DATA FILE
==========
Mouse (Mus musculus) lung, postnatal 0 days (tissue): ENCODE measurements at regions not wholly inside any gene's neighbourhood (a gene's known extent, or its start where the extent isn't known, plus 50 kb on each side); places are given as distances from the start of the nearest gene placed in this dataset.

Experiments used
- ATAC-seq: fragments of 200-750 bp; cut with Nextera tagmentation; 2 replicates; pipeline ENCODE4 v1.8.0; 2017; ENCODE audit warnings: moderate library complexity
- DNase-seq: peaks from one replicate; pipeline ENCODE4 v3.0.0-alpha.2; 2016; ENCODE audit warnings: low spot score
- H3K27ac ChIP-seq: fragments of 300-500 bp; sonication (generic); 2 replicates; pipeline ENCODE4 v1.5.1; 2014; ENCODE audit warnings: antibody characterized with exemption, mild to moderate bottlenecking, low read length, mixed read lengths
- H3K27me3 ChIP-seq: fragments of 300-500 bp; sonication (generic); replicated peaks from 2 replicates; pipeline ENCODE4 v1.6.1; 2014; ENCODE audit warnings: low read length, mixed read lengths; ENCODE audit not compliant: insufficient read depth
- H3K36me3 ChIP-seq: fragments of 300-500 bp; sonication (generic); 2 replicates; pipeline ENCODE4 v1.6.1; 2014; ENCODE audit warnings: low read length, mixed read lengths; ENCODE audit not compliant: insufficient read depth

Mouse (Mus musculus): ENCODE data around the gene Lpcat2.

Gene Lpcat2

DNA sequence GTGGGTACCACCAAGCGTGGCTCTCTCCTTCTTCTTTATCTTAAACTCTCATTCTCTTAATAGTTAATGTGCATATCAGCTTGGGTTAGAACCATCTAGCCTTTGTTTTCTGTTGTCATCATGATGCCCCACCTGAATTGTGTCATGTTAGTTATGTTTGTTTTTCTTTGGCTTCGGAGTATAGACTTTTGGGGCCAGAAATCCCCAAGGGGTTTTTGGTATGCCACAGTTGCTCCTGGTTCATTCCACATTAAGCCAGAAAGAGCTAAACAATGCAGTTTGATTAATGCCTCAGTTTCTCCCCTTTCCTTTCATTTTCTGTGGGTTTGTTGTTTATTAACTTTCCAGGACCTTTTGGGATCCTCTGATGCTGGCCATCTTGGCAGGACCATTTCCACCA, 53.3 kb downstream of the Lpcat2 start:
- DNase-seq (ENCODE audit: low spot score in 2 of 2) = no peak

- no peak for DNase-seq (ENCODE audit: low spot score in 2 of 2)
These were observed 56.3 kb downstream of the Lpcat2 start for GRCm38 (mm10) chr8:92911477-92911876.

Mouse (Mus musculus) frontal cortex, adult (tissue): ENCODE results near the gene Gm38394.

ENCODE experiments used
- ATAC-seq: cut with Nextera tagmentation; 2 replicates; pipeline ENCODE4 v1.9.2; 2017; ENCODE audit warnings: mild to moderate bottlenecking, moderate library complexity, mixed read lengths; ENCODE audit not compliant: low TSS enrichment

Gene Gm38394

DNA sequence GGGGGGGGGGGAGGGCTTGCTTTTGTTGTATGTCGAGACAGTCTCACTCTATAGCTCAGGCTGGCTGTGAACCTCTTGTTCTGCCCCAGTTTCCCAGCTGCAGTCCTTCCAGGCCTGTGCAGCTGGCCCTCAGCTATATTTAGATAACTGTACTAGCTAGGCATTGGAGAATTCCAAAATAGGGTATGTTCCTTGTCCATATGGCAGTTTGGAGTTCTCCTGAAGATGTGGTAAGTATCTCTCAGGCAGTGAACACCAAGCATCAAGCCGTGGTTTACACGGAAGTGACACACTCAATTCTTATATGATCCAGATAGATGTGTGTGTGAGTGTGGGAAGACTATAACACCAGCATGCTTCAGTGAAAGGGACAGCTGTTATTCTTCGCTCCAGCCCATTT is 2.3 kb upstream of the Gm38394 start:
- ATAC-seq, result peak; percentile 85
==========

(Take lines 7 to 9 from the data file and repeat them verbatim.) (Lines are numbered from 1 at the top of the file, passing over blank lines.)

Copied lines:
- H3K36me3 ChIP-seq: fragments of 300-500 bp; sonication (generic); 2 replicates; pipeline ENCODE4 v1.6.1; 2014; ENCODE audit warnings: low read length, mixed read lengths; ENCODE audit not compliant: insufficient read depth

Mouse (Mus musculus): ENCODE data around the gene Lpcat2.

Gene Lpcat2